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Study abroad and the second language acquisition of tense and aspect in French: Is longer better?
|Title:||Study abroad and the second language acquisition of tense and aspect in French: Is longer better?|
|Date Issued:||01 Jan 2006|
|Publisher:||Thompson & Heinle|
|Citation:||Duperron, L. (2006). Study abroad and the second language acquisition of tense and aspect in French: Is longer better? The American Association of University Supervisors, Coordinators and Directors of Foreign Languages Programs (AAUSC), 45-71. http://hdl.handle.net/102015/69631|
|Abstract:||Recent research in the study abroad context (SA) has focused on the sociocognitive factors affecting second language (L2) development compared to the foreign language classroom environment (FLC). However, the effect of SA on the acquisition of complex linguistic features that resist instruction requires further examination. Furthermore, research on the impact of SA duration remains scarce. In response, this study examines the L2 French acquisition of tense and
aspect in order to shed light on the interaction between learning contexts and the development of interlanguage.Twenty-two college students who enrolled in a one-year French SA program received a pretest on the contrastive use and interpretation of the imparfait and passé composé. Participants assigned to the Semester group received a posttest five months later (n = 10).Those assigned to the Year group received it 10 months later (n = 12).The test design operationalized the Aspect Hypothesis, which predicts the leading role of lexical aspect in tense assignment.All participants received the opportunity to use the passé composé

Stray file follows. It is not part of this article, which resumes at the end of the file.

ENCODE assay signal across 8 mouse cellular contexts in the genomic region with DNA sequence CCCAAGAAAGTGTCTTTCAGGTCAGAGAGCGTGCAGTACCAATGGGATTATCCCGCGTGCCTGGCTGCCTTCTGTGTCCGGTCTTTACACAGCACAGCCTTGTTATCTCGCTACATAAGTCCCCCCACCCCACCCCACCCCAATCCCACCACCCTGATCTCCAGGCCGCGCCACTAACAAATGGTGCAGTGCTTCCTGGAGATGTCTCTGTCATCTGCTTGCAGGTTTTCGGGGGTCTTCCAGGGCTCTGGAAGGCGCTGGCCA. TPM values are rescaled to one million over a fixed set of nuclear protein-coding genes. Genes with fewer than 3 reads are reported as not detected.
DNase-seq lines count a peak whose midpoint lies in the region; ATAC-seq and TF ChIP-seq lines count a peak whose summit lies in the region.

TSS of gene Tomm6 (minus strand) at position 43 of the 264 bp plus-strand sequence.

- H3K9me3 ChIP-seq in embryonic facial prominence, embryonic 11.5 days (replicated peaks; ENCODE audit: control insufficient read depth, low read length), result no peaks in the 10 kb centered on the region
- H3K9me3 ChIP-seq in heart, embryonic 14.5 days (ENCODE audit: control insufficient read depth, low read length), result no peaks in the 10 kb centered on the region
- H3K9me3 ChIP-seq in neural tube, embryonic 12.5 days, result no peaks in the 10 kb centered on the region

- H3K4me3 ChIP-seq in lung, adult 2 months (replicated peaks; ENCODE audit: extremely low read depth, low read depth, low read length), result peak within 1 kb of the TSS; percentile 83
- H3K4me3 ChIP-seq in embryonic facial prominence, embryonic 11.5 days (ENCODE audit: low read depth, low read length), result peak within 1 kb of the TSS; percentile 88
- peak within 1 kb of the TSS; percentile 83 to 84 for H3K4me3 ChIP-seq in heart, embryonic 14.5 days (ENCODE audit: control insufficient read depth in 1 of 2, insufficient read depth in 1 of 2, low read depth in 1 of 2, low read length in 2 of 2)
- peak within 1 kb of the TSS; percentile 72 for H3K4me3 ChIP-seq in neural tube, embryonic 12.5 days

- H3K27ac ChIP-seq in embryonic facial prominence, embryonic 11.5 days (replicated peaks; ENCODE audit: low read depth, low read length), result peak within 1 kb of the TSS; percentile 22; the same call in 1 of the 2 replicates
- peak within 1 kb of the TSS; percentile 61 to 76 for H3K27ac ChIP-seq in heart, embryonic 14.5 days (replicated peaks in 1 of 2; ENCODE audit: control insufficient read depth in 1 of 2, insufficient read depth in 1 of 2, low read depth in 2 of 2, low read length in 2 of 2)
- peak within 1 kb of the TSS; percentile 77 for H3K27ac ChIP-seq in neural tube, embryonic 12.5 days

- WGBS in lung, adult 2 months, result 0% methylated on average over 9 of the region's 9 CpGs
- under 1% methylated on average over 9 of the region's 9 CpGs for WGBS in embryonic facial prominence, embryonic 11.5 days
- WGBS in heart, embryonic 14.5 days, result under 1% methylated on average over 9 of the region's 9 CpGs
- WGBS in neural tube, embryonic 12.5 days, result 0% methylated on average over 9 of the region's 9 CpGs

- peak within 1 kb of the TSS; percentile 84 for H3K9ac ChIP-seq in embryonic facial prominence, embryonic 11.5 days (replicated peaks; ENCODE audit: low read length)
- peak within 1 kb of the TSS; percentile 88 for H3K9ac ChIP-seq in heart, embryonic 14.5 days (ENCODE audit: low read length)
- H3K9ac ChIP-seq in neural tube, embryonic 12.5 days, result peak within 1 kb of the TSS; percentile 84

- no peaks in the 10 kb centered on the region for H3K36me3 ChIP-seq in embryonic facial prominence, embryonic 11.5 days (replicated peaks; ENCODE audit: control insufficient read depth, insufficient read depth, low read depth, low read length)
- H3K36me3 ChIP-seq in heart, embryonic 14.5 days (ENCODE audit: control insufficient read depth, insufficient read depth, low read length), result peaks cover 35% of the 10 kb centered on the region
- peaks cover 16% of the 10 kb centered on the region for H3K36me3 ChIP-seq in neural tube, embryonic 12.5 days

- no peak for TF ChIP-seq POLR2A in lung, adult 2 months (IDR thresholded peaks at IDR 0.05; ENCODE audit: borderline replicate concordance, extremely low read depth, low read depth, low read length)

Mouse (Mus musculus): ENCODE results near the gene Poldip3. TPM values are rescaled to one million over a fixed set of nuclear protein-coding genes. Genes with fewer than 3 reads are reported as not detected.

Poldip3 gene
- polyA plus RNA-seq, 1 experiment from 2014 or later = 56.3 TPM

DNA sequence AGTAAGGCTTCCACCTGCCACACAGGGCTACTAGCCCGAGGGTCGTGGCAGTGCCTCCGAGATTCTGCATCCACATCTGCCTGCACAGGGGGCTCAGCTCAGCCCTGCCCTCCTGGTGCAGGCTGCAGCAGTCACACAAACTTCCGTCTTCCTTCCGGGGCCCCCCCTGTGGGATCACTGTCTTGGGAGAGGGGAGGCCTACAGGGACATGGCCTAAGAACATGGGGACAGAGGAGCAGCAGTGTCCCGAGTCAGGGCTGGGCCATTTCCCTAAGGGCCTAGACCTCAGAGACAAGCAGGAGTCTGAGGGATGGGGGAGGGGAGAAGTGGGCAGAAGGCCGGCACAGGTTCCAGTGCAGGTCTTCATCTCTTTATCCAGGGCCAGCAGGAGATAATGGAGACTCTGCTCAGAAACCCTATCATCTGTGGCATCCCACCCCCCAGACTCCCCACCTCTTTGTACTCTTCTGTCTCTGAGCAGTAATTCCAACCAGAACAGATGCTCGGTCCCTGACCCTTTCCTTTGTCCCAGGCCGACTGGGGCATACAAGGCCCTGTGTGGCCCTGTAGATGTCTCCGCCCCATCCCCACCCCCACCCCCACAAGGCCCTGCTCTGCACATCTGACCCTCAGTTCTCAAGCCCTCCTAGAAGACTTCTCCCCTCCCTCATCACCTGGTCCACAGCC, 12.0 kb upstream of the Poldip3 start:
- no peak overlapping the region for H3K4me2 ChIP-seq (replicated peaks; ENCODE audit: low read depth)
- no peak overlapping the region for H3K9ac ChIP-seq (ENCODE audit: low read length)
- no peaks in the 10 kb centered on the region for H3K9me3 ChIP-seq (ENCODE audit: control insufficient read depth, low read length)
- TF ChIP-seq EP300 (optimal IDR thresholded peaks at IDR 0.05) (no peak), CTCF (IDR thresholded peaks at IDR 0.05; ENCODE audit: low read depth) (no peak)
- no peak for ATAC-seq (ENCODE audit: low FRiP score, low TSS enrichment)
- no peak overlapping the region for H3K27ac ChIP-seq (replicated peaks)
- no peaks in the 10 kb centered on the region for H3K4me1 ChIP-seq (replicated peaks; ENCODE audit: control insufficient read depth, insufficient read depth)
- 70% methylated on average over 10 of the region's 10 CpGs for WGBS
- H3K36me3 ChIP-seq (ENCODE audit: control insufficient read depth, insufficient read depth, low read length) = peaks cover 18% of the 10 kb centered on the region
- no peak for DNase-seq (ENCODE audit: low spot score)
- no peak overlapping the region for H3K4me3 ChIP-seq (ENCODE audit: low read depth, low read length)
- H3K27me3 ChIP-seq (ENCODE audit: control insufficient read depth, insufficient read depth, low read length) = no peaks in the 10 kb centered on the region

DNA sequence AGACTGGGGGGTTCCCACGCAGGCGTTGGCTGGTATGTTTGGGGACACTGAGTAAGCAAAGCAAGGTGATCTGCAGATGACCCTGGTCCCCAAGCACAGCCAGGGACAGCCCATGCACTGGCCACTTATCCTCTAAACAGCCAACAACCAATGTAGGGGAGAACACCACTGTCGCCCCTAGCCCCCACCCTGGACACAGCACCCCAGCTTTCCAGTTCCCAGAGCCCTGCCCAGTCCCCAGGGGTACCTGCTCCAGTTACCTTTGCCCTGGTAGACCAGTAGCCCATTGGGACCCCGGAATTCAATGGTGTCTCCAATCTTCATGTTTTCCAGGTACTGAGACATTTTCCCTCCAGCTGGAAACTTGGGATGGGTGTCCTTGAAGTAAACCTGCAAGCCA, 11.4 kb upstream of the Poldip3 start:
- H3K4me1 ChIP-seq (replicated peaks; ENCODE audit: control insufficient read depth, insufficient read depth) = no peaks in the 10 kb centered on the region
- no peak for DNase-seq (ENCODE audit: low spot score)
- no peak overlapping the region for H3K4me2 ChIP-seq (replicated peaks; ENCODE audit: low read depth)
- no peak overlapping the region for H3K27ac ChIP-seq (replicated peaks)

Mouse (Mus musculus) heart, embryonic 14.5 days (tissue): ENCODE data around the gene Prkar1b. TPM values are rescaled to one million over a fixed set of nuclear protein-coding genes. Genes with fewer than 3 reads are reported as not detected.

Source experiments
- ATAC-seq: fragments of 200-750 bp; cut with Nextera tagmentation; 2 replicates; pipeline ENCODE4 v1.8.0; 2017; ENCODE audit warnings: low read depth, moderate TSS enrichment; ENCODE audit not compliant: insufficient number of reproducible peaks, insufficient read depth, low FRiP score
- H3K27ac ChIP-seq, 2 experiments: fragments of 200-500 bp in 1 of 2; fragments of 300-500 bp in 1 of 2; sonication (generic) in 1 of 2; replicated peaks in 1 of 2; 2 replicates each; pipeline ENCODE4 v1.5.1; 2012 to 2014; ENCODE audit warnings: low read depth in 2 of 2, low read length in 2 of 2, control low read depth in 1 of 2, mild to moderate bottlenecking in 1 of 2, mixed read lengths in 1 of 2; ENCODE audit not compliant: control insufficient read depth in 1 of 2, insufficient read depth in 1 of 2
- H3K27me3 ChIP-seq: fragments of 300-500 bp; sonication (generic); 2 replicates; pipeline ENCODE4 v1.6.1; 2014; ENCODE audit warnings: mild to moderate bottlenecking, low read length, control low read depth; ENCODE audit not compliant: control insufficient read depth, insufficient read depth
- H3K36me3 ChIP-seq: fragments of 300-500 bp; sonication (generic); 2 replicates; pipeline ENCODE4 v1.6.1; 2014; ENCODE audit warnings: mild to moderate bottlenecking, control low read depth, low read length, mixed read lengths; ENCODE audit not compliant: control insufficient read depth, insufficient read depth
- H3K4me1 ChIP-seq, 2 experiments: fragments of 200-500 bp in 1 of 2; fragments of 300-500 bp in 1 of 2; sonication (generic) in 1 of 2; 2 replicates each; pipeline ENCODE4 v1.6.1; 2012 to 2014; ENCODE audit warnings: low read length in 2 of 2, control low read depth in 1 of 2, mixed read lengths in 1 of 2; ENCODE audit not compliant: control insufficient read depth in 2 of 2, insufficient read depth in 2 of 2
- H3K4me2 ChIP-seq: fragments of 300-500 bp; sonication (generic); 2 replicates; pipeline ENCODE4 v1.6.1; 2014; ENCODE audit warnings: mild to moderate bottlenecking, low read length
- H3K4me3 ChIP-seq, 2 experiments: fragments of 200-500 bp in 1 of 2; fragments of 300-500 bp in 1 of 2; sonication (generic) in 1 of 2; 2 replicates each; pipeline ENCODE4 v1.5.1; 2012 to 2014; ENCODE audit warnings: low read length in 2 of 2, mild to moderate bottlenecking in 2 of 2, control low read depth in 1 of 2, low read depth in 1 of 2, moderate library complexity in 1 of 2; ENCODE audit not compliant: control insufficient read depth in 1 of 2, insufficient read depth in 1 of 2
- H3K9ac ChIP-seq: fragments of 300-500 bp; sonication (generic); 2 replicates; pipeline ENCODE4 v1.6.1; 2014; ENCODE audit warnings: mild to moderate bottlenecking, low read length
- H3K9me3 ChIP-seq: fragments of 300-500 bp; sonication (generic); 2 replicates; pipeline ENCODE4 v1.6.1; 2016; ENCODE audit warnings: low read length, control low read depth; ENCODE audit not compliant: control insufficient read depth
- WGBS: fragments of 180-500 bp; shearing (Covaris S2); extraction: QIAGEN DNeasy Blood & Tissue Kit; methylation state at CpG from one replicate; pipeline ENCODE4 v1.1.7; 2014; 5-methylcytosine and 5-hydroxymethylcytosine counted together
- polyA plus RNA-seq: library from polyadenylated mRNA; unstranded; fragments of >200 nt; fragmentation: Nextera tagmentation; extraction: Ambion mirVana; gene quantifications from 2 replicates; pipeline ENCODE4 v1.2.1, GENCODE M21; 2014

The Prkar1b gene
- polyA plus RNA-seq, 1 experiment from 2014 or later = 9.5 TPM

and the imparfait with each of the four Vendler lexical categories of verbs,
state, activity, accomplishment, and achievement in a cloze test (n = 48).Their interpretation of the imparfait versus the passé composé was also measured by an aspectual judgment test (n = 16). It was hypothesized that the Year group, because it received more input and output opportunities, would be more advanced than its Semester counterpart with regard to the overall use and interpretation of passé composé and imparfait across lexical categories of verbs. This hypothesis was not fully supported because participants were found to
make statistically significant progress between Month 0 and Month 5 rather
than later. Implications for SA and language program articulation as well as pedagogical treatments of tense and aspect are discussed.
|Appears in Collections:||
2006 INSIGHTS FROM STUDY ABROAD FOR LANGUAGE PROGRAMS|
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